Falselances and philosophical belief
TWO RECENT rulings are likely to have a positive influence on rights at work for freelances, especially "regular casuals".
At the Court of Appeal, a recent judgment on car valeters who worked for Autoclenze seems to confer more of the rights enjoyed by an employer on some freelances who do regular shifts. The court ruled that Autoclenze had tried to take away their workers' rights by including "sham" clauses in contracts, designed to suggest they were self-employed contractors and not employees.
Can a freelance working regular shifts eventually gain some of the rights enjoyed by employees? That depends: see here for more on this.
A recent Employment Tribunal decision, in the case of Grainger Plc vs Mr T Nicholson, ruled that "A belief in man-made climate change, and the alleged resulting moral imperatives" were a "philosophical belief" with the same status in law as religious beliefs. The judgment gives workers some rights to refuse to do their bosses' bidding when it conflicts with their "philosophical beliefs." Mr Nicholson, who lost his job as a sustainability manager, said that in one incident the boss "showed contempt for the need to cut carbon emissions by flying out a member of the IT staff to Ireland to deliver his BlackBerry that he had left behind in London."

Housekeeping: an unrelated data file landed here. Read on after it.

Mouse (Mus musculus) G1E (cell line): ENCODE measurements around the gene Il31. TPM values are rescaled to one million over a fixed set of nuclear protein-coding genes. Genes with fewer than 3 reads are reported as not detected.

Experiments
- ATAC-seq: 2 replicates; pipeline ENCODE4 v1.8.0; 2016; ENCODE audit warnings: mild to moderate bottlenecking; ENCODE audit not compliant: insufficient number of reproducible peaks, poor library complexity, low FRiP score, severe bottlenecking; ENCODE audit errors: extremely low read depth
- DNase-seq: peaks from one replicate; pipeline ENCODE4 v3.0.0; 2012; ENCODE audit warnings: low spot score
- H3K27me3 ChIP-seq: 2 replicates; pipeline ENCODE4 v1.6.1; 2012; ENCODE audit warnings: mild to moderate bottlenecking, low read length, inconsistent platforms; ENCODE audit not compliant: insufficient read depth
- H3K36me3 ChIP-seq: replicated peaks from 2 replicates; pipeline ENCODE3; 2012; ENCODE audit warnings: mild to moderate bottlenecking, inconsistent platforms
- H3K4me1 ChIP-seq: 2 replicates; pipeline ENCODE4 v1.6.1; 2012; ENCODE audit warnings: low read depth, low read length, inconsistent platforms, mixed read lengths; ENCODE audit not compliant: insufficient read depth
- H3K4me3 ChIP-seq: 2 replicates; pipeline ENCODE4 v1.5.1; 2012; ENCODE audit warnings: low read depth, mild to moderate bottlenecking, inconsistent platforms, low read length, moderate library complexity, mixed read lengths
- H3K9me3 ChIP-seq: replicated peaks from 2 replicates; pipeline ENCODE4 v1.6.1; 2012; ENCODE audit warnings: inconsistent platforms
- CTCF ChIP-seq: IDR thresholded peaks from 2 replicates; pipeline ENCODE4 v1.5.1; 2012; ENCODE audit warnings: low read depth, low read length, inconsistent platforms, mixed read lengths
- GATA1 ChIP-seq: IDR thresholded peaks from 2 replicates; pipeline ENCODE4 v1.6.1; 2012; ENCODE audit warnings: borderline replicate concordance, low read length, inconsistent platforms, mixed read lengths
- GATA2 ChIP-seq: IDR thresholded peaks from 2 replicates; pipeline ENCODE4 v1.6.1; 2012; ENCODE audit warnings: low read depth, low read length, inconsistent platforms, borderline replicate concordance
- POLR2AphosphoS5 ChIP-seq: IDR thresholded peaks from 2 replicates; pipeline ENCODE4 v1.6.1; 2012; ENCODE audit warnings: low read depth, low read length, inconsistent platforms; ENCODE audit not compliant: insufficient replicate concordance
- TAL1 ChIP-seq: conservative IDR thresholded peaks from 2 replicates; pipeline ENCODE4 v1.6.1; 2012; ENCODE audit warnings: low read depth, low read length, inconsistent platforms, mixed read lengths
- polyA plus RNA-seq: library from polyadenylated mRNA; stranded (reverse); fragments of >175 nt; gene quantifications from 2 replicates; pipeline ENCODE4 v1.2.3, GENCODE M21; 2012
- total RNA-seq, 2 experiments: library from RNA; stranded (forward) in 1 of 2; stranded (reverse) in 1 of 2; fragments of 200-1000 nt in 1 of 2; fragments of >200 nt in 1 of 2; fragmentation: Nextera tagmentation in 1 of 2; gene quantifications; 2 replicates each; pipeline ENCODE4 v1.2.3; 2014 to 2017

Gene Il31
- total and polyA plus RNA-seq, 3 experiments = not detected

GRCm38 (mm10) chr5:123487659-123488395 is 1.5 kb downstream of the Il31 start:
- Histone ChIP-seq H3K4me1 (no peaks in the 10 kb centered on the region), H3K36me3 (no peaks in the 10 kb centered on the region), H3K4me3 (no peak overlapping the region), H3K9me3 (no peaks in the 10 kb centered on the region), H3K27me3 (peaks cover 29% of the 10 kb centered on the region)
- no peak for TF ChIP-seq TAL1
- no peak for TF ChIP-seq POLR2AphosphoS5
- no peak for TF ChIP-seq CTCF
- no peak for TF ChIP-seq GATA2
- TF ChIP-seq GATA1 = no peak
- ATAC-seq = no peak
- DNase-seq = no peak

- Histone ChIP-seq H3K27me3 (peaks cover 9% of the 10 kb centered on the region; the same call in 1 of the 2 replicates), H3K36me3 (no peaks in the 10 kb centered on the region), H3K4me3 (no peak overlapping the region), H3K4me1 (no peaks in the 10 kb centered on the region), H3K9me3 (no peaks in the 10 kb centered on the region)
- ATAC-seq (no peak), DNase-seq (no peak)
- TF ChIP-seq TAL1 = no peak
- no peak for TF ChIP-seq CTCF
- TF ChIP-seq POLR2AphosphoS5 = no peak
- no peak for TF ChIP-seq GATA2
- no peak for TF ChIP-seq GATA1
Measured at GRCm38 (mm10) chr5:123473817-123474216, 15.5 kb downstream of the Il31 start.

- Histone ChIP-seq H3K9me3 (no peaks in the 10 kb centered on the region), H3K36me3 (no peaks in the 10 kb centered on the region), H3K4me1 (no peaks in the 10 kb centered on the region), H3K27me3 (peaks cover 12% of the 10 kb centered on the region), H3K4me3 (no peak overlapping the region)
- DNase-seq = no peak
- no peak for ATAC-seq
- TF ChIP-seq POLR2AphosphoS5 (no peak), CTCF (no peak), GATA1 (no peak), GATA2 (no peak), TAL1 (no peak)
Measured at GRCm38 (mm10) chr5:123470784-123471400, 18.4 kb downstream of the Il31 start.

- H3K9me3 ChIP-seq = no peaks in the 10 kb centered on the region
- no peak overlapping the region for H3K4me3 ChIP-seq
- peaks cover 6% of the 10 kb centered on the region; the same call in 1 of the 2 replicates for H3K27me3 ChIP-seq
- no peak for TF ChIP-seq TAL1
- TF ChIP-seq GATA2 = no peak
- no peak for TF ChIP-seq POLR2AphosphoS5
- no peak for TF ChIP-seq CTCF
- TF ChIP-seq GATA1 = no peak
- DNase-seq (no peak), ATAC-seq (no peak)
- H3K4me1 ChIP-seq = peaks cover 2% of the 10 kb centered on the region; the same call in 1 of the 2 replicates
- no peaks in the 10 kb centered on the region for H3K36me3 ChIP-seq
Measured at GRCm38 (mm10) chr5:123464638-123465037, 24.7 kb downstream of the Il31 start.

This might have implications for journalists or sub-editors ordered by bosses to produce articles of a climate change-denying flavour. (Both the Express and the Spectator produced climate change-sceptical front covers in the run up to the Copenhagen climate summit.) We look forward to the first industrial tribunal cases to be brought by an Epicurean, Stoic or Solipsist. Solipsist (or Jedi or nihilist) journalists fighting unfair dismissal are warned that Mr Nicholson had to provide strong "evidence directed to the genuineness of his belief".